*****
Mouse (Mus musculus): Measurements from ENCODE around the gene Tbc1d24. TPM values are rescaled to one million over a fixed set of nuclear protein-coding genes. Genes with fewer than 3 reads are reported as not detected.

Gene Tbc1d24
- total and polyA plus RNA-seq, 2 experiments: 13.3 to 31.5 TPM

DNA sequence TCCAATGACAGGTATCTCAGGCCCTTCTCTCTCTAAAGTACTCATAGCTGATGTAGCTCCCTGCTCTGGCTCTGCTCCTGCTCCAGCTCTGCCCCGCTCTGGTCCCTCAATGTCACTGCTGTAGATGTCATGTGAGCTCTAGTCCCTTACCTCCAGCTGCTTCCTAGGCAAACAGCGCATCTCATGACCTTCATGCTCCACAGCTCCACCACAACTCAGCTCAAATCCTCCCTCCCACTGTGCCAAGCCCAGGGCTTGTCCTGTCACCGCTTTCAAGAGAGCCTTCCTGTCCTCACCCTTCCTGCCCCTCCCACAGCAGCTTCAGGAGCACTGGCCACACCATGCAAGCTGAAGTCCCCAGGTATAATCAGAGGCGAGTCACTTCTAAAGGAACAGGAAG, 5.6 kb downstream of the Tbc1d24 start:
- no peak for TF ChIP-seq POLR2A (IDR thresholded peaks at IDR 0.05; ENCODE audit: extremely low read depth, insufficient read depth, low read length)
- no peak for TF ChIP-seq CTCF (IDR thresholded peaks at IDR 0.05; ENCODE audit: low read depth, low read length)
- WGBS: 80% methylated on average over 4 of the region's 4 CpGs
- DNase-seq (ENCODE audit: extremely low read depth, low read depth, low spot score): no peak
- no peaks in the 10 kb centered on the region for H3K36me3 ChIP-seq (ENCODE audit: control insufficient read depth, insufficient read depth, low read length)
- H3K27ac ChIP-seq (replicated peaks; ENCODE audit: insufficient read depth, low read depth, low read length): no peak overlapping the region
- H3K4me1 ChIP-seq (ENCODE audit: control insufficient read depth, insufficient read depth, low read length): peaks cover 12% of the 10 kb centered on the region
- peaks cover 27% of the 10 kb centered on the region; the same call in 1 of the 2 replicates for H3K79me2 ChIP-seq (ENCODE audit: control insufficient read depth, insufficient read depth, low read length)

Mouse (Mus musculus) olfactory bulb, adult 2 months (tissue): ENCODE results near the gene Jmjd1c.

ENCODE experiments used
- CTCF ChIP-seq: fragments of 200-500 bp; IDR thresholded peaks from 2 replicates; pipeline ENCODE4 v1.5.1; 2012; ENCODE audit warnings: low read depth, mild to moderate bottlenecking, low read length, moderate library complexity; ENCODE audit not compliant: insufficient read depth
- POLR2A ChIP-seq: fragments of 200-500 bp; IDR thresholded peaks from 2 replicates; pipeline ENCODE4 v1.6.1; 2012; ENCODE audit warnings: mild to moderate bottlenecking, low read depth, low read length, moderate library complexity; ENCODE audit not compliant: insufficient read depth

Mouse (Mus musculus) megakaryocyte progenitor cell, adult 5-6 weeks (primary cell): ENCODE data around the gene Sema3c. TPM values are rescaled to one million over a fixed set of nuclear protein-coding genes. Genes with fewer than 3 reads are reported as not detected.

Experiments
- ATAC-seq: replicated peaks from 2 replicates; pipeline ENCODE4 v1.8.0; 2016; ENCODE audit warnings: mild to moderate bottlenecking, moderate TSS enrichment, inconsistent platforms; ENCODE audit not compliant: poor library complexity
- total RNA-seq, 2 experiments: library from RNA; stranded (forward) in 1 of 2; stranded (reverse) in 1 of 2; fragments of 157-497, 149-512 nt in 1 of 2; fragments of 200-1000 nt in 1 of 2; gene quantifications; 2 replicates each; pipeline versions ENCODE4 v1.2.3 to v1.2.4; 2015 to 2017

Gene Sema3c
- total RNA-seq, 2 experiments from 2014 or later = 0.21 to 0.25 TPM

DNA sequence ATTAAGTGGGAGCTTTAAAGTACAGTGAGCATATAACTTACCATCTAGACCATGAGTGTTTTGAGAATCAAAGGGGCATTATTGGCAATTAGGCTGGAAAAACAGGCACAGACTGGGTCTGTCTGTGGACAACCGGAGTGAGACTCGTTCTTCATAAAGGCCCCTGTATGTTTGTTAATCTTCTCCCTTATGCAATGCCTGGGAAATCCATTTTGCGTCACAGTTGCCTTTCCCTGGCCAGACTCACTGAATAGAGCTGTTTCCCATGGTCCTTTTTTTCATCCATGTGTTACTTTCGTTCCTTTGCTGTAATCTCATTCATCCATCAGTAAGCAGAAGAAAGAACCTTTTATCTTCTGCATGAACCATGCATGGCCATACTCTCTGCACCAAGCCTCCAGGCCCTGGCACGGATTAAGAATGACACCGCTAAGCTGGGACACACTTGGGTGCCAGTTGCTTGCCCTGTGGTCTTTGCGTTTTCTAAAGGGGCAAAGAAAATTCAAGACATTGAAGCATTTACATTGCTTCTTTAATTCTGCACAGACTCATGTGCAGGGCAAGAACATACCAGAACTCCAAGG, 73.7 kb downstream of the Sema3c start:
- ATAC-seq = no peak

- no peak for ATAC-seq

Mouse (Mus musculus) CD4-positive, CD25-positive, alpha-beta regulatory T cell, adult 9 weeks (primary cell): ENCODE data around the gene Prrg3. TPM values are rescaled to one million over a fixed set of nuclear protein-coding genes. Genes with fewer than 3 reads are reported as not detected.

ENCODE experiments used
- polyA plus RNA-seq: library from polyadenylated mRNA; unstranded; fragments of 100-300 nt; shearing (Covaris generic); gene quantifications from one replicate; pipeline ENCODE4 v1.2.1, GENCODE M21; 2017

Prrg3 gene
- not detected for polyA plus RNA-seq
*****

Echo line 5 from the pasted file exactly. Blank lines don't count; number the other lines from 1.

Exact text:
- no peak for TF ChIP-seq POLR2A (IDR thresholded peaks at IDR 0.05; ENCODE audit: extremely low read depth, insufficient read depth, low read length)